Sunday, December 7, 2014

Theodore Roosevelt Historical Site

Buffalo, N.Y.

We visited Buffalo in September of this year well before the historic November snow fall. It's never been on my list of top 10 cities to visit but in 2012 it was the site of the National Trust for Historic Preservation's annual meeting so my interest was piqued.

I did my research before arriving and we went down a check list clicking off some of the city's most impressive architecture and historic sites.

This house has a fascinating story to tell though not about the Ansley Wilcox family who owned the home but instead about one day in history - the day Theodore Roosevelt was sworn in as President of the United States in the first floor library.

On Sept 6, 1901 while greeting the public at the Pan American Expo President Mckinley was shot by an anarchist.  Vice President Roosevelt immediately traveled to Buffalo.  After surgery President Mckinley rallied and the surgeons were certain that a complete recovery would soon follow. Roosevelt decided to join his family for a vacation in the Adirondack Mountains.  Three days later he was urgently called back to Buffalo.  The President was near death.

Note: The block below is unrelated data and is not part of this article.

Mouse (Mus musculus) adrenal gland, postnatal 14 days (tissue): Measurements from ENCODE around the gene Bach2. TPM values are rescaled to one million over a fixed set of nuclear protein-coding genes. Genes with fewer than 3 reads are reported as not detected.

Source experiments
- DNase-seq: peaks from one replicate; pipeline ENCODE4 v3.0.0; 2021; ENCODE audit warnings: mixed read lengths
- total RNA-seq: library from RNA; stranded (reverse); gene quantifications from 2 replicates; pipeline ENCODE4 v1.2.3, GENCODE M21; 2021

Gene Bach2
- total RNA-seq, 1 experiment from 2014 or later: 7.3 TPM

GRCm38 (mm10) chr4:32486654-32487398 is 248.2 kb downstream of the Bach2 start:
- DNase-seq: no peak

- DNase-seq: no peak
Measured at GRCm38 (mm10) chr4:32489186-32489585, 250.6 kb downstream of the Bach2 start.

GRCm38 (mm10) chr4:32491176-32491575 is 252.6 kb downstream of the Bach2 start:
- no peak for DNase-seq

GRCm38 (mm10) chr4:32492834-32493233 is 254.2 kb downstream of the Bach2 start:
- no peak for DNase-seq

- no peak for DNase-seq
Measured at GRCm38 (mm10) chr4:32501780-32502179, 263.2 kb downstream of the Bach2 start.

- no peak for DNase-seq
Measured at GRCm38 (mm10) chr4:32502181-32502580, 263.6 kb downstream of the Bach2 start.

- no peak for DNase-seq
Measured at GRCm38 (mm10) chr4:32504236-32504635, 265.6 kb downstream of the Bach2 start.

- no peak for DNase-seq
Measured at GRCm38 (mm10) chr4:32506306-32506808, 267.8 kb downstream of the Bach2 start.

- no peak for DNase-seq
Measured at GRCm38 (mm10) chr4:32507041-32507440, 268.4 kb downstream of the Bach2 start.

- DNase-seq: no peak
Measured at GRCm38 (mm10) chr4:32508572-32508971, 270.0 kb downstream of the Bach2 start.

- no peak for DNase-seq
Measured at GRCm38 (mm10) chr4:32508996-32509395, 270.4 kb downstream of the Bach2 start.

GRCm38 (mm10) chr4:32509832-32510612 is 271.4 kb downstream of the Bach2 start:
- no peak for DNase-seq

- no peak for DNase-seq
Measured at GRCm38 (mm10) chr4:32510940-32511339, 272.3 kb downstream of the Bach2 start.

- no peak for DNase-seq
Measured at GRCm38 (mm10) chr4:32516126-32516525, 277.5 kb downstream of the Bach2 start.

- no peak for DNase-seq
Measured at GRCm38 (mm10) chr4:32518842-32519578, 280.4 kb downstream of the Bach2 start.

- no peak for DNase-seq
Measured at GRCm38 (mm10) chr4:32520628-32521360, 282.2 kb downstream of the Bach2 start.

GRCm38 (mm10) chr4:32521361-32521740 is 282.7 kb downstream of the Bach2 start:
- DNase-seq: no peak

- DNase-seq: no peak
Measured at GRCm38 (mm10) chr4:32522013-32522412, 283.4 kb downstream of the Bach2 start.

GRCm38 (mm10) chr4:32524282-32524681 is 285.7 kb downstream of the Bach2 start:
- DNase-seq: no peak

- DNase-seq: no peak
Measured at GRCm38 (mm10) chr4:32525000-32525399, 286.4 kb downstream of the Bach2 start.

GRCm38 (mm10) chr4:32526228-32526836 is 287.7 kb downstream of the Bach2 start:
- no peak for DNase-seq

In his haste to reach Buffalo Roosevelt had not packed his formal attire. For the swearing in ceremony he borrowed clothes from Wilcox, the home's owner and an old friend.

Only one photograph of the day was ever taken and that was outside on the front porch prior to the swearing in ceremony. Once inside the small library the two photographers present got into a scuffle while jockeying for position. Roosevelt threw them out.

This historic site has an unusual tour.  It recreates sights, sounds and smell begining with the apparent carnival like atmosphere of the Pan American Expo.  Then as you enter the dining room you smell the aroma of coffee - a favorite drink of Roosevelt's.

Here's a few photo's from some of our other stops in Buffalo.

Frank Lloyd Wright's Darwin D. Martin House Complex

Prudential(Guaranty) Office Building
Architect Louis H Sullivan
All-Steel Frame with Terra Cotta Veneer
Built 1895

The Mansion of Delaware Ave !
our hotel 

Monday, September 22, 2014

Merchant's House Museum

New York, New York

Now's the time to visit the Merchant's House Museum in NoHo.  According to the Sunday New York Times an eight story hotel is about to go up next door and if the house shifts just a quarter of an inch during construction extensive damage could be caused to the house's plaster moldings.